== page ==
Not a Member? Get access to HR news and resources that you can trust.
HR professionals can play a key role in creating business efficiency—starting with their own department.
Is your employee handbook ready for the New Year? With SHRM’s Employee Handbook Builder get peace of mind that your handbook is up-to-date.
Get the HR education you need without travel expenses or time out of the office.
We don't just visit a city, we take it over. Join us in NOLA -- June 18 - 21, 2017.
The Canadian government plans to introduce a new model of immigration selection in January 2015 that aims to connect prospective migrants with potential employers.
Policy experts said that Canada’s
Expression of Interest (EOI) model would have two stages:
First, a potential candidate would express interest in immigrating to Canada by providing his or her skills and work experience in an informal electronic application. Applicants could also be assessed by other factors, such as education and language ability. If qualified, a candidate would be placed in a selection pool.
Next, federal and provincial/territorial governments—and, potentially, private employers— would select prescreened candidates from a Canadian government database. Those with in-demand skills and/or job offers would be invited to submit a full application to immigrate to Canada.
Former Immigration Minister Jason Kenney compared the Web-based application management system to “a dating site” in
The Globe and Mail in January 2013.
Josh Hjartarson, vice president of policy and government relations at the
Ontario Chamber of Commerce in Toronto, used a similar analogy, observing that the Canadian government would play the role of “matchmaker” between employers and foreign workers.
“An EOI system has the potential to make Canadian immigration more responsive to addressing the needs of the Canadian labor market,” said Marisa Feil, an attorney at
FWCanada in Montreal, in a news statement. “If the system generates widespread participation, it would benefit skilled immigrants, since they can arrive in the country with employment offers, as opposed to having to go through the lengthy process of seeking employment.”
Currently, foreign workers applying for a Canadian permanent-resident visa send in the required documents and then wait to be processed on a first-come, first-served basis—with no guarantee of employment.
“[The existing immigration system] is largely broken,” Hjartarson said. “New immigrants to Canada say it’s hard to find a job and have no connections in the workforce when they arrive. [The EOI system] may solve this problem.”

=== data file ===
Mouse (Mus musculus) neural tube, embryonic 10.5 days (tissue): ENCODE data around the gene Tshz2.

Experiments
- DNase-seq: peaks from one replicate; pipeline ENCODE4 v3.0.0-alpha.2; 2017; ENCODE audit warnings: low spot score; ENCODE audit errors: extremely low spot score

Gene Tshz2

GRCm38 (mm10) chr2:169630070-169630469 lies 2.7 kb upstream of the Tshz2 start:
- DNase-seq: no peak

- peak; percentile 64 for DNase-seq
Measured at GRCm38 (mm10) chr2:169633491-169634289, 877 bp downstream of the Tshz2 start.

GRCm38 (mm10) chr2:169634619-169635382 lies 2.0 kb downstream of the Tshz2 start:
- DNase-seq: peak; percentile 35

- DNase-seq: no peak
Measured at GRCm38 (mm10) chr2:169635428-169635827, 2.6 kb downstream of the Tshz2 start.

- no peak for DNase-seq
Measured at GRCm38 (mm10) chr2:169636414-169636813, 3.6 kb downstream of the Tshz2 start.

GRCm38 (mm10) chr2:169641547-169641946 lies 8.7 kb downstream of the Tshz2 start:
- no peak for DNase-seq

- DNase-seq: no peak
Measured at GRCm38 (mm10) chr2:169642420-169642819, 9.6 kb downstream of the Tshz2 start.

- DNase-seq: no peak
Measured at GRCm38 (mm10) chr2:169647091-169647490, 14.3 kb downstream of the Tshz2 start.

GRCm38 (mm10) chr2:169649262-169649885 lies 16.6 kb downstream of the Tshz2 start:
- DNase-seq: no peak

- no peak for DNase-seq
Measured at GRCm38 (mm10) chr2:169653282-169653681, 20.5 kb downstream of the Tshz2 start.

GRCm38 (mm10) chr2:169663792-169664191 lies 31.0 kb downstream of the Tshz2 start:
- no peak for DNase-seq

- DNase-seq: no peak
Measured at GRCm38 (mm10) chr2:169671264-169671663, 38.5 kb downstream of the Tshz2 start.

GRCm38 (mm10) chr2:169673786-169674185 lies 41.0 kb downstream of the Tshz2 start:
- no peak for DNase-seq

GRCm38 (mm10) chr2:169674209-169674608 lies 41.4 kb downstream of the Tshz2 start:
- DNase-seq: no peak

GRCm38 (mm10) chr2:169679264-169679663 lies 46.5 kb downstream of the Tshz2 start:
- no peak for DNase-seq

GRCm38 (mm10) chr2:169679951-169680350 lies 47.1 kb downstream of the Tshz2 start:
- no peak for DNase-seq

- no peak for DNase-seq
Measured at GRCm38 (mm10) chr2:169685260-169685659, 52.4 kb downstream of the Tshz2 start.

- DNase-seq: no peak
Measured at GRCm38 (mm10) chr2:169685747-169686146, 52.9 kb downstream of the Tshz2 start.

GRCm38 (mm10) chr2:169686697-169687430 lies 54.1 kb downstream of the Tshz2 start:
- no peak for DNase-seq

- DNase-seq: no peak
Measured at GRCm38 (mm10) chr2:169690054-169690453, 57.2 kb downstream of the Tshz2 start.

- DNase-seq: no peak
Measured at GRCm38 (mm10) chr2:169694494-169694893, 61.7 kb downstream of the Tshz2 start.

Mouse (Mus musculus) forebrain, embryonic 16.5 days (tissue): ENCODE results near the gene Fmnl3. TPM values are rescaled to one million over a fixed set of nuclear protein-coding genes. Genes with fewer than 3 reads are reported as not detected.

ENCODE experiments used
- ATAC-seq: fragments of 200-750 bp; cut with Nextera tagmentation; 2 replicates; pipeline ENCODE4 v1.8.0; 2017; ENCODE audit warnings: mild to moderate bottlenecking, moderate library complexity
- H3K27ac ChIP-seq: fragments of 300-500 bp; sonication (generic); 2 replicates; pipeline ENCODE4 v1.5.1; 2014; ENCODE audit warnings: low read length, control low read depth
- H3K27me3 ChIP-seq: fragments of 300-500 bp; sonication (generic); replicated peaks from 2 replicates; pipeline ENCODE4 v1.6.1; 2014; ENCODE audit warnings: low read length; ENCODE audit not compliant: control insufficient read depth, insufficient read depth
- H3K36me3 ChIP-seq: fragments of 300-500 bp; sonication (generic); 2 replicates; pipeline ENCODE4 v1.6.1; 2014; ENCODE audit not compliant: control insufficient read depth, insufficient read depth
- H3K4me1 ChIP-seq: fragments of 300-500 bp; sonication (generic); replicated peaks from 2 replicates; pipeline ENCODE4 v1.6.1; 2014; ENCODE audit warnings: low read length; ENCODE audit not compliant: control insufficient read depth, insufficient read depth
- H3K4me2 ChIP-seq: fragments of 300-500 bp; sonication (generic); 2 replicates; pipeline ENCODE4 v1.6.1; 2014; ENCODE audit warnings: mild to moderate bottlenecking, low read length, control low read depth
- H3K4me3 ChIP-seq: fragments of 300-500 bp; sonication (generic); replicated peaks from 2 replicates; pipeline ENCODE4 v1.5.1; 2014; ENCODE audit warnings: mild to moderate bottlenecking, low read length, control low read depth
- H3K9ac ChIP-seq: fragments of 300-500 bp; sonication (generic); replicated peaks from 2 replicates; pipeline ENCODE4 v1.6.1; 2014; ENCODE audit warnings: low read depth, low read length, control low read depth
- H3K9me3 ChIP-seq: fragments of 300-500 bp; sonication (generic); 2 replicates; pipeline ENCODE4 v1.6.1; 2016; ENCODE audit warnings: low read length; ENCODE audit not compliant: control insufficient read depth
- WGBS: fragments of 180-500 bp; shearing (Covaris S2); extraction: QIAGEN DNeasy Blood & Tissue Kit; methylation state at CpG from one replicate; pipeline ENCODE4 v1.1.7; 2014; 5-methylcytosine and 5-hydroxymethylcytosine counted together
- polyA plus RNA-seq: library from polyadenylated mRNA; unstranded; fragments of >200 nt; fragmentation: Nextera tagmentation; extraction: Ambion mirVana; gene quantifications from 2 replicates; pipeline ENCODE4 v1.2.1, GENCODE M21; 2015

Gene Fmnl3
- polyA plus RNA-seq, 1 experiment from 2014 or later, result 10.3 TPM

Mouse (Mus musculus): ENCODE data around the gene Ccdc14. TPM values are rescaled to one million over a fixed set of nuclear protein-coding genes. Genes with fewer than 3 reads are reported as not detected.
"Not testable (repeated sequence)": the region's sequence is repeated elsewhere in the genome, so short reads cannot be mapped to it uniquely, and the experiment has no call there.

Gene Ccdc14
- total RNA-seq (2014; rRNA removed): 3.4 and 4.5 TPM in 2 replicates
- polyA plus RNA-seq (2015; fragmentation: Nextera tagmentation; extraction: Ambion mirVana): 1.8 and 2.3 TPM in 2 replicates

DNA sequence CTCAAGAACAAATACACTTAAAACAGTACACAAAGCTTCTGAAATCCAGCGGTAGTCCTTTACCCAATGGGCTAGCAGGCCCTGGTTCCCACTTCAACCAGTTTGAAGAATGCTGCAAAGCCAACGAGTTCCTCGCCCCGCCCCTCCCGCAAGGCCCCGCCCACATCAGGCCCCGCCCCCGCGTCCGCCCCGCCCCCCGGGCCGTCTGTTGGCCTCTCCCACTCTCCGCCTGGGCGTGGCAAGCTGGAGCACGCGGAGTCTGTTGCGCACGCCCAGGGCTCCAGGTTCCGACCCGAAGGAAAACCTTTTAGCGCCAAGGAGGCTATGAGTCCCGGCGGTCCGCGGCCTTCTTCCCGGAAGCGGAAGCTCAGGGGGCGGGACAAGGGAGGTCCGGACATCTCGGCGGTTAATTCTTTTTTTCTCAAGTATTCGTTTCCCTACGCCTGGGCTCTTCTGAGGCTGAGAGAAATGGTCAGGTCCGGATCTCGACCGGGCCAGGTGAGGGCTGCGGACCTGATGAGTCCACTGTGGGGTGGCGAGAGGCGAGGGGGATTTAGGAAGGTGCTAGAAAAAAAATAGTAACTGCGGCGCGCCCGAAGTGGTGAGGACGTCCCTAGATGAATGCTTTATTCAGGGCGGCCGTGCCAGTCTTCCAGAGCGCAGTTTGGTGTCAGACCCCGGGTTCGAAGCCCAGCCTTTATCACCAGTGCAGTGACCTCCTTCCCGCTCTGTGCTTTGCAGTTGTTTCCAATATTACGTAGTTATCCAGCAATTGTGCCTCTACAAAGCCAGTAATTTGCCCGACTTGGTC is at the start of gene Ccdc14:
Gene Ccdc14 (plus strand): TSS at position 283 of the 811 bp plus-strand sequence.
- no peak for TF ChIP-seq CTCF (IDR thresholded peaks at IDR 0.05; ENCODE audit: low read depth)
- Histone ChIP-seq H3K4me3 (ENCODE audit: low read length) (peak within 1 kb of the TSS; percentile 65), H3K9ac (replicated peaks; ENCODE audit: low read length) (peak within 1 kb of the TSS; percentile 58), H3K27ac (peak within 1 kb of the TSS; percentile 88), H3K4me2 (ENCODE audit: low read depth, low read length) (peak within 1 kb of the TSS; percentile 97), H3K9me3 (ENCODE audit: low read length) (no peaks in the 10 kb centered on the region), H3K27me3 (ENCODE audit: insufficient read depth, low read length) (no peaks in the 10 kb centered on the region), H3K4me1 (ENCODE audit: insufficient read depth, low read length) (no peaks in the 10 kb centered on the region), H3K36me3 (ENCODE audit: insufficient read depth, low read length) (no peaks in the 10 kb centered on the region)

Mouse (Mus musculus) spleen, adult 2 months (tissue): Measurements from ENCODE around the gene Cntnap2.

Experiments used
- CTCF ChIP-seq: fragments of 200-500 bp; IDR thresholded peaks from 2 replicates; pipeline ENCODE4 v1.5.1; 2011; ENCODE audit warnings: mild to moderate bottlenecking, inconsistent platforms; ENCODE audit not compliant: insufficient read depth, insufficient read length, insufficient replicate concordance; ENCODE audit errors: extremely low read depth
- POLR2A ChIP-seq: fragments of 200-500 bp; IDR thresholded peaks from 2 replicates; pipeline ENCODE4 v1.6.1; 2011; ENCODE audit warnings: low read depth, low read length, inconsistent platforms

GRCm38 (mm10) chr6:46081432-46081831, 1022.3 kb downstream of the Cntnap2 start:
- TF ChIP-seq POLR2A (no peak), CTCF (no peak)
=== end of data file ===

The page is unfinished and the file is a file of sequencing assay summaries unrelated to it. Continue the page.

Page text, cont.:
An EOI system would improve processing times and prevent backlogs, predicted Christina Norris, director of strategic policy and planning at
Citizenship and Immigration Canada (CIC), in Ottawa. Under Canada’s current immigration-selection system, the average wait time for visa and work-permit applications is between 12 and 18 months. The EOI system should cut down the wait time to 4-6 months.
Immigration experts believe that
Canada is facing a skills shortage and should look outside the country for talent. According to
Statistics Canada, the Canadian labor force is projected to grow between 20.5 million and 22.5 million people by 2031, and one out of every three people could be born outside Canada.
Immigration Pools Down Under
Canada is following in the footsteps of Australia and New Zealand, as both Commonwealth countries have implemented the selection-pool immigration model in recent years.
Australia has managed its skilled-migration program since July 2012 through
SkillSelect, an online portal that enables workers and business professionals to apply for a visa through an EOI.
New Zealand’s EOI, which began in 2003, is a points-based system by which candidates must score at least 100 points to file an application. Its visa-processing time averages around 58 days, according to Hjartarson.
“Both programs in Australia and New Zealand are very successful, and [Canada is] learning from them,” Norris said.
government held consultations with employers and business associations throughout Canada—in Ottawa, Toronto, Calgary, Vancouver, Winnipeg, Halifax and St. John’s—during the fall of 2012. Participating employers commented that the online system should be flexible and user-friendly and work for small and midsize enterprises, as well as for larger corporations.
“The government believes Canada can and should compete actively to attract the best and brightest newcomers to resettle here,”Norris said.
Catherine Skrzypinski is a freelance writer in Toronto.
SHRM Online Global HR page
Keep up with the latest
Global HR news
You have successfully saved this page as a bookmark.
Please confirm that you want to proceed with deleting bookmark.
You have successfully removed bookmark.
Please log in as a SHRM member before saving bookmarks.
Your session has expired. Please log in again before saving bookmarks.
Please purchase a SHRM membership before saving bookmarks.
An error has occurred
Recommended for you
Choose from dozens of free webcasts on the most timely HR topics.
SHRM’s HR Vendor Directory contains over 3,200 companies